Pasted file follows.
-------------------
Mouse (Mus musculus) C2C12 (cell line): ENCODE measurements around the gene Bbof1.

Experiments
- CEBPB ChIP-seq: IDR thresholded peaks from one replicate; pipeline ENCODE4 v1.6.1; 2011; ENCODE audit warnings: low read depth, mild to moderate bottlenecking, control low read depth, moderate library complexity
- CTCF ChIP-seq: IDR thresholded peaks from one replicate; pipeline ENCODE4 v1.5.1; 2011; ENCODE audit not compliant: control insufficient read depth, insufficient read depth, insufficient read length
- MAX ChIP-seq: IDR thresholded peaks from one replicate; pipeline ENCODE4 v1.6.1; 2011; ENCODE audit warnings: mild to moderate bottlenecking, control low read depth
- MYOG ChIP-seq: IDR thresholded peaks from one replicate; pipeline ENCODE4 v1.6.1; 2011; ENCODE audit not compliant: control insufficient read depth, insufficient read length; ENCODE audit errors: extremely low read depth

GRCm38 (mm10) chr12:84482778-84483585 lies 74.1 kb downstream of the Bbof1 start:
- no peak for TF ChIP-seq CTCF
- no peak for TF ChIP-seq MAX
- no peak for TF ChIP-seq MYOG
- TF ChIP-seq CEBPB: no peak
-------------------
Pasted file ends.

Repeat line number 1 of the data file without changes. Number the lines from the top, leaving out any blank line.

Mouse (Mus musculus) C2C12 (cell line): ENCODE measurements around the gene Bbof1.